A candy company gets complaints from consumers because occasionally a package is produced and sold with no candy in it. Management hires an engineering company to come up with a solution that will prevent this from happening. The engineering company’s project manager assembles his or her team to work out a proposed solution. The most experienced engineers come up with a design that will weigh every package and have an arm that will mechanically reject empty packages before they are boxed and shipped. The project will take 10 months and cost the client about $1 million dollars (with a respectable profit for the engineering company.) The client will be ecstatic because complaints on this issue will fall to zero and enhance their market share.
At the end of the design meeting, a new engineer just out of school approaches the project manager and says, “Couldn’t the client get the same result by installing a fan on the line after the packages are filled to blow away any empty packages before they are boxed and shipped?”
If you are the project manager, you now have a dilemma. What is the ethical way to proceed?
I can sense that beads of sweat are breaking out on your forehead. Both solutions are 100 percent effective in accomplishing the client’s objective. One solution makes your company lots of money and gives work to the entire team. The other solution garners a minimal consulting fee and creates very little work.
I have a similar story in my own background. I was the Program Manager for the construction of a large manufacturing plant. The plant was to be an automated plant producing goods subject to governmental inspection. Due to an oversight in initial planning, and a change in governmental regulations, we discovered that the manufacturing processes were going to have to pass licensing a year before the plant’s data center was to be completed. To complicate matters, all of the goods to be produced in the first year of operation were pre-sold with committed delivery dates.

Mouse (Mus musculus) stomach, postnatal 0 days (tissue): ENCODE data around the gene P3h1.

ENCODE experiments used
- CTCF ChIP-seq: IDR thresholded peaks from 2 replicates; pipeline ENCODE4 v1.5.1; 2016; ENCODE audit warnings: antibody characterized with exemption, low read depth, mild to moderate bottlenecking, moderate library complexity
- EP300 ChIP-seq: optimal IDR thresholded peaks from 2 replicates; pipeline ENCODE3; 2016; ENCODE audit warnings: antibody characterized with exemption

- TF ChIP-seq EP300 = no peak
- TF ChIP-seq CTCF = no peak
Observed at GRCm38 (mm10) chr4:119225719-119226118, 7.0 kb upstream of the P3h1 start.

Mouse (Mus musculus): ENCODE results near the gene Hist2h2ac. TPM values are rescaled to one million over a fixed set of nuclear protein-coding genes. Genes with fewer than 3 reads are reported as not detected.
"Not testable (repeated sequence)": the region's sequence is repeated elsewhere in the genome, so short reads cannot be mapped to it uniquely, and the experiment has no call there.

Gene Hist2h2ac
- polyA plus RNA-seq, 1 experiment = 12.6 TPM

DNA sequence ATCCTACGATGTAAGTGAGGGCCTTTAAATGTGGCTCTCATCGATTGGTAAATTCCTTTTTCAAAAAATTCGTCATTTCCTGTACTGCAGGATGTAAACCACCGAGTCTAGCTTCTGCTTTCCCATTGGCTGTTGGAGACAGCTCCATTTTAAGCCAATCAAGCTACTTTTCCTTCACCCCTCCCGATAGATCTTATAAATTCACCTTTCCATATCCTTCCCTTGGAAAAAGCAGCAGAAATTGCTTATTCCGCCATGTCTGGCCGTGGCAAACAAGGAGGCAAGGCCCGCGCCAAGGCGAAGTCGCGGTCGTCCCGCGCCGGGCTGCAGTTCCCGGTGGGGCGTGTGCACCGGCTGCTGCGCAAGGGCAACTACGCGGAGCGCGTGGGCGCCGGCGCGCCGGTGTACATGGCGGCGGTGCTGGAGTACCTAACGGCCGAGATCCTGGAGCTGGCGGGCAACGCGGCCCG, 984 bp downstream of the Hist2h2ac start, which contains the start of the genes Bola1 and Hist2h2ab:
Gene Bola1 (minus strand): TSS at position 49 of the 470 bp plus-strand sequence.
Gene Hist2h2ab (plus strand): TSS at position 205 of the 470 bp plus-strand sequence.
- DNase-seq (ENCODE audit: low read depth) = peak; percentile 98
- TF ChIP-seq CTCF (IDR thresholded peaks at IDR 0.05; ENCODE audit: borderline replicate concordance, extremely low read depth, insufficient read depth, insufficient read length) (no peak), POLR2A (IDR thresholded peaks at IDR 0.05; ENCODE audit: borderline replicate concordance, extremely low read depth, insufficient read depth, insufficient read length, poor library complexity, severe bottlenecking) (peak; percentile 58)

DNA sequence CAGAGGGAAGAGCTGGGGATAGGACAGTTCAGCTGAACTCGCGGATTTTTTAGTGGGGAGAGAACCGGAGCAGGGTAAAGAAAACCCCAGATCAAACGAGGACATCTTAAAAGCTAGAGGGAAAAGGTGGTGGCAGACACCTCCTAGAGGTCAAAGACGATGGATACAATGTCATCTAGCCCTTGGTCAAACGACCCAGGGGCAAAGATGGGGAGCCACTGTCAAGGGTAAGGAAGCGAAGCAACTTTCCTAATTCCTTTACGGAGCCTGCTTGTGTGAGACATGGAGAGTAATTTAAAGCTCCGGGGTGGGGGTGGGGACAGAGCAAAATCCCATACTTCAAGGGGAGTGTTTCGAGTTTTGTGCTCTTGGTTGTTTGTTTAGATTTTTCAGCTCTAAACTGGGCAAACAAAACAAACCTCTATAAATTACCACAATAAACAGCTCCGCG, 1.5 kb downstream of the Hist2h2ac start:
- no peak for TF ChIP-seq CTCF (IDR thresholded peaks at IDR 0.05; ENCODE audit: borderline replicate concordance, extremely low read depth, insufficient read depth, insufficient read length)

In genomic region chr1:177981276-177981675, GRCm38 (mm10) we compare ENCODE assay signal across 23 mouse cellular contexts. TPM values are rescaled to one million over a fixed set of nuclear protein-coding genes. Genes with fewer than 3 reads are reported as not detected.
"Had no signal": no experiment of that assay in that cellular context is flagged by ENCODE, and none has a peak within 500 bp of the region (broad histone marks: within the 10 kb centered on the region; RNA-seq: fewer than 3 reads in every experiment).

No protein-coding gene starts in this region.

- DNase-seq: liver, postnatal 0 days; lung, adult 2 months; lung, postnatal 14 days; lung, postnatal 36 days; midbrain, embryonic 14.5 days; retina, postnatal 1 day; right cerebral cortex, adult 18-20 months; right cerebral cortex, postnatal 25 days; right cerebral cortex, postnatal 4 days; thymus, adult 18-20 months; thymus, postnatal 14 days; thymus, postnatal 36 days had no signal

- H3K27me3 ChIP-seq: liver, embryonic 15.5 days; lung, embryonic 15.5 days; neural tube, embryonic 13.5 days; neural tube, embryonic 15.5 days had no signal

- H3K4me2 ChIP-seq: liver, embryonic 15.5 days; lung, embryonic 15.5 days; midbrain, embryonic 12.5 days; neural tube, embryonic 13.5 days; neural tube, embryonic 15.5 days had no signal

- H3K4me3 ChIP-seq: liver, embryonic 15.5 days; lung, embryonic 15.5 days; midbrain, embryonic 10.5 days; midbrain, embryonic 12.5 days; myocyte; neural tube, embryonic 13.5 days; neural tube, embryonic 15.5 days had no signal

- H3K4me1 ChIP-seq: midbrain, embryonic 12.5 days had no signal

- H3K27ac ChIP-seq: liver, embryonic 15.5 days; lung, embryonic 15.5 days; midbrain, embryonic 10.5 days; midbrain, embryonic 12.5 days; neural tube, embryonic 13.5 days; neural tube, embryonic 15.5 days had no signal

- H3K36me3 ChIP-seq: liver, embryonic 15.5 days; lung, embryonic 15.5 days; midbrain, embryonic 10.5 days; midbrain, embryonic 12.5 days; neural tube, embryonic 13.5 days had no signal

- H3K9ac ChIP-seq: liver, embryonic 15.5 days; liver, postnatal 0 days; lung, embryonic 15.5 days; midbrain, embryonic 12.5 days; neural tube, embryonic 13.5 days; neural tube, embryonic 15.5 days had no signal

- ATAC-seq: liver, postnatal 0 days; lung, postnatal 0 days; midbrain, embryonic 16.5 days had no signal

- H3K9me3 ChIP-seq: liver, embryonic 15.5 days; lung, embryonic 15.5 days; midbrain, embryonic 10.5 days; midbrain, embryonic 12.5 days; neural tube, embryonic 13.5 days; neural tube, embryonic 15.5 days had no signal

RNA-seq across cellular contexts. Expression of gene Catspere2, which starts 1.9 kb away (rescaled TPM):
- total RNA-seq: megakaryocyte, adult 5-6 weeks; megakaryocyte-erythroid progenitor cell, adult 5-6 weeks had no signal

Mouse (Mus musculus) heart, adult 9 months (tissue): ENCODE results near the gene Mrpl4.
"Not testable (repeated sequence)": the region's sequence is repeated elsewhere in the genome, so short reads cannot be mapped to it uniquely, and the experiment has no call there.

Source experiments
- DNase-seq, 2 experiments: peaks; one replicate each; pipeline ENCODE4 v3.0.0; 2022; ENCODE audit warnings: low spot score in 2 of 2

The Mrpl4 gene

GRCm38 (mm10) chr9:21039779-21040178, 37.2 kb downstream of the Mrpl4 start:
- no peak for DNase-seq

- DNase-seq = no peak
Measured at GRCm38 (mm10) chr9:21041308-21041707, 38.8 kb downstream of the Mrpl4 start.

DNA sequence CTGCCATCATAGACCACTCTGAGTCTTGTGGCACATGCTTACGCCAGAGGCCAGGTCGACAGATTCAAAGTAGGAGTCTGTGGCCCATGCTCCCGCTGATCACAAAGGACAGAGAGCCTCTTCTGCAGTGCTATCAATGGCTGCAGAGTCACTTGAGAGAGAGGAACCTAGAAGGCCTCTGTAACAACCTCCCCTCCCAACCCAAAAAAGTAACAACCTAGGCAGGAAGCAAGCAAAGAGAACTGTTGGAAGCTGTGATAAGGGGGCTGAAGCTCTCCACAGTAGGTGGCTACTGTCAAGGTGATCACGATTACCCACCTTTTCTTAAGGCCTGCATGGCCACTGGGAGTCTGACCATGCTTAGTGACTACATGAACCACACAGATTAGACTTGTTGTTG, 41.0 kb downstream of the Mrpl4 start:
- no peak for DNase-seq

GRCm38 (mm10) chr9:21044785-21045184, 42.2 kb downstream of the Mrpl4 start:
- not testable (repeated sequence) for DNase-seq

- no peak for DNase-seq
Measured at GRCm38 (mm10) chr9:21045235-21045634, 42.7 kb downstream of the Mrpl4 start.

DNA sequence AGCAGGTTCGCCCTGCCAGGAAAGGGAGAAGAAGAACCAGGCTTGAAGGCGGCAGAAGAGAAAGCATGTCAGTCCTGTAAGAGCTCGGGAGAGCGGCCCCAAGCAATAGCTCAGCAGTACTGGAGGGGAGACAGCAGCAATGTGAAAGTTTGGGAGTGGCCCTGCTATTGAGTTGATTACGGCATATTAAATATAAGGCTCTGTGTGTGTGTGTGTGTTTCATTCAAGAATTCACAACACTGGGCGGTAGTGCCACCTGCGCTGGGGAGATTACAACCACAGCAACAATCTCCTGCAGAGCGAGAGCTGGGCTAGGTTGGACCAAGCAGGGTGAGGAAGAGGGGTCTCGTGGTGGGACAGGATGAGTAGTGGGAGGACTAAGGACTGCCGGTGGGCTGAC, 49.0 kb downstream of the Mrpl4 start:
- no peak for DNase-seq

After several weeks of brainstorming, we discovered that there was an almost empty commercial data center less than a quarter of a mile from the plant site. We decided to build our test systems in the rented data center and produce our tests for licensing. The plan was to take the test systems out of commission when the real data center was ready. The cost allocated for the plant’s data center was approximately 12 million euros. In an offhand conversation with the commercial data center manager, I discovered that the owners were willing to sell this data center for 1 million euros. Because ground had not even been broken on the plant site for the Data Center, I recommended that my client buy the commercial space and save millions of Euro and many months on the schedule. In doing this, I was undercutting my own fees by a substantial margin, reducing my company’s profit and denying local firms employment. In my opinion, it was the correct recommendation. I also made the suggestion, as an alternative, that the commercial space could be purchased as a redundant data center providing failover capability. Ultimately, the client chose a middle ground and retained the commercial space but as rented and not purchased. For me, I saw my responsibility, as an ethical PM, to present all options for the client.

The views expressed within the PMI Voices on Project Management blog are contributed from external sources and do not necessarily reflect the views and opinions of PMI.